August 15, 2012 | 07:38 AMELECTION? WHAT ELECTION?
For most of you around Maui (and Hawaii), that indeed is the question. After all, just 290,724 people voted in the Aug. 11 Hawaii Primary Election (roughly 21 percent of the state's population). Worries that holding this year's election in August rather than September would catch voters off guard proved baseless–turnout in the 2010 Primary stood at a miserable 42.8 percent, compared to this year's similarly anemic 42.3 percent.
Primaries are usually ignored by the general population. Just ask Maui County Councilman Joe Pontanilla. Two years ago, during the November General Election, he was running unopposed for reelection but still convinced 28,309 people to vote for him. Saturday he challenged incumbent state Representative Gil Keith-Agaran, but could barely win 1,585 votes, which didn't even come close to victory.
Still, this is how we do things in America. So on Aug. 11, more than person showed up to various polling places around the state and decided that some Democrats–Mazie Hirono, Tulsi Gabbard–were fit to stay in the races for US Senator and US congressional representative, respectively, while other Democrats–Ed Case, Mufi Hannemann–needed to go back to their day jobs (attorney and tourism shill, respectively). We'd feel sorry for Case and Hannemann and all the rest who saw their campaigns go down on Saturday night, though we must also point out that since most campaigns in the state consist of a mix of television, radio and print ads mixed with candidates and their supporters waving at passing motorists from roadsides, it's hard to believe that any great debate on issues and ideas has occurred.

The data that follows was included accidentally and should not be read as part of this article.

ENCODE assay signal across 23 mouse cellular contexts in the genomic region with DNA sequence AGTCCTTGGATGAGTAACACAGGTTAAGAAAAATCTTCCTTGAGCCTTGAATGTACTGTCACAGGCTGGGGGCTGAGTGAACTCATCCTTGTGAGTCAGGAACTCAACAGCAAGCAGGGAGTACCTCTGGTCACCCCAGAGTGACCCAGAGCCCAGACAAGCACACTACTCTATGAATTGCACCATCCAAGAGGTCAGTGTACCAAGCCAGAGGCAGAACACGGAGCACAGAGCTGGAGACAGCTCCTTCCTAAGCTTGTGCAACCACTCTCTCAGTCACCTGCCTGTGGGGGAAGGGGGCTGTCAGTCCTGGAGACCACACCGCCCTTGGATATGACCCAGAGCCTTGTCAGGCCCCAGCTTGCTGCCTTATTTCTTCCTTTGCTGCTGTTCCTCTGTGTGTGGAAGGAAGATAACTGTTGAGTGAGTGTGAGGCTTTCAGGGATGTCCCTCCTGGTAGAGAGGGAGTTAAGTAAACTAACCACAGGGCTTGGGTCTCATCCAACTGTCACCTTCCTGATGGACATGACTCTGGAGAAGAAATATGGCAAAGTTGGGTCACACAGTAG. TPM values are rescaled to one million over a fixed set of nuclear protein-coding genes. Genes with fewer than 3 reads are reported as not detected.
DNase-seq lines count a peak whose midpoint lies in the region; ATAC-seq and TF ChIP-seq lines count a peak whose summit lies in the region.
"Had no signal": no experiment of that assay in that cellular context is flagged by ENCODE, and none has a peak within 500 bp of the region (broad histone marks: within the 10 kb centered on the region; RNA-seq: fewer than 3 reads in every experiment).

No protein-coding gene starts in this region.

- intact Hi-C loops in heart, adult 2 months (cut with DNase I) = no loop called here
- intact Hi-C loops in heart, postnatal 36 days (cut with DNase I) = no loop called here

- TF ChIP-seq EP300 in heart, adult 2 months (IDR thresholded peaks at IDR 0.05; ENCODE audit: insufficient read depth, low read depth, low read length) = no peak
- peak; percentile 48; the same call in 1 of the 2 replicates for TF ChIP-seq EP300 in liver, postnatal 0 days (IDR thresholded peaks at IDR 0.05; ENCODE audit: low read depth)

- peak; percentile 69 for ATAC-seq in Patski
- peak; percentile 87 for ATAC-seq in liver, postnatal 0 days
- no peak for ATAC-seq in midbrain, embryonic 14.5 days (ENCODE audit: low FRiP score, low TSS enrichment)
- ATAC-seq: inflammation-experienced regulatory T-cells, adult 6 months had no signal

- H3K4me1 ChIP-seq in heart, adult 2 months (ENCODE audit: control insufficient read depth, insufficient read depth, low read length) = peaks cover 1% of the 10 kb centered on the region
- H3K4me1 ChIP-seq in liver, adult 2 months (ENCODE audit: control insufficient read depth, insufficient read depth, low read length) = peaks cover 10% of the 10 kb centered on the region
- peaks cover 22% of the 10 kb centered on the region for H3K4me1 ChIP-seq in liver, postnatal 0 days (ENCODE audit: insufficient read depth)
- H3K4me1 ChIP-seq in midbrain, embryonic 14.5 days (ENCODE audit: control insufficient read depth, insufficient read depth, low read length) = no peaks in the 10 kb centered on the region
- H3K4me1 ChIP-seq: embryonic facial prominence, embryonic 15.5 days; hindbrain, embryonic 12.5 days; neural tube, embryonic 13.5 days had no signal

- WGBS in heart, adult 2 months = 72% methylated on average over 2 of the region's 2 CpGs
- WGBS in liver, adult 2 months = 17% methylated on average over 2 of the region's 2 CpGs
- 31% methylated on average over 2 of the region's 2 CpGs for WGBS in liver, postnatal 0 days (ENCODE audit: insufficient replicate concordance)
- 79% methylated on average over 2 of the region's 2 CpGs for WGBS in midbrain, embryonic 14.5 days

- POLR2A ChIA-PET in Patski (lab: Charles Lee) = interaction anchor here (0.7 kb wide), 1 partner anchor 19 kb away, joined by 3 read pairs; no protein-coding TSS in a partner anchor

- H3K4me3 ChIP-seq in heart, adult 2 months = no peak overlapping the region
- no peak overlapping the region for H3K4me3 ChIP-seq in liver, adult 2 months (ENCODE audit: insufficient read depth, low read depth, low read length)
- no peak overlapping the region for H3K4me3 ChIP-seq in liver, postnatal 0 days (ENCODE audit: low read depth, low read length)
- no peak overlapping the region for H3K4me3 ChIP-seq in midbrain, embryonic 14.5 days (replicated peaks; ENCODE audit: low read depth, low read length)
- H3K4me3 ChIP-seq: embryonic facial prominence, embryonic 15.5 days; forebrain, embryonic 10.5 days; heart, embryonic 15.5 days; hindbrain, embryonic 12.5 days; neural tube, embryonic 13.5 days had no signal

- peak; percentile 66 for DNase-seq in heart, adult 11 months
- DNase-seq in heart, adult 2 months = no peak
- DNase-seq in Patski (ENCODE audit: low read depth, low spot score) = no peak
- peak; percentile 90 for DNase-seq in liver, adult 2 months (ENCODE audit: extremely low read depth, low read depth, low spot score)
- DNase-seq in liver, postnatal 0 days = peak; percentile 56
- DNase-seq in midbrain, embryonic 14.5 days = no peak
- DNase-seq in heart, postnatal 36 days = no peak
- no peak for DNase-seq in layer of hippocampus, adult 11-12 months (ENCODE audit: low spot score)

It's all good now, though. All the Dems got together with their "unity" meals they day after the election and made nice. As for the Republicans (which in this primary consisted of US Senate candidate Linda Lingle and about 50,000 other people, compared to the nearly 240,000 registered Democrats who cast ballots), well, they're putting on a good show.
Still, Lingle and Hirono are in a rematch! No matter what, Hawaii will send its first woman to the United States Senate. And given the overwhelming registration differences in the 2nd Congressional District, it's very likely a woman named Gabbard will head off to Washington next year.
Of course, all the fanfare and ad-buying and sign-waving begs a giant question: Does all this matter?
DOES ALL THIS MATTER? (NATIONAL EDITION)
The question, of course, depends on what you want government to do. If you look in horror at the federal government's ruthless criminalization of marijuana (even for those who buy weed for medical reasons from a cannabis co-op); continued military occupation of Afghanistan; continued use of the Guantanamo base for indefinite detention of those deemed "terrorists" by the Pentagon; continued use of drone aircraft to assassinate suspected terrorists–including those born in the US and thus United States citizens, normally afforded legal due process and all that; expansion of the National Security Agency to the point that it's spying on American citizens in ways that, while admittedly unconstitutional, are still kept secret, then elections like these don't really matter.
For all of those issues cited above, there's a kind a silent, sickening bipartisanship that's settled across the land. Few candidates of either the Republican or Democratic parties are speaking out against NSA spying or the targeted killing of American citizens overseas or the endless drug war.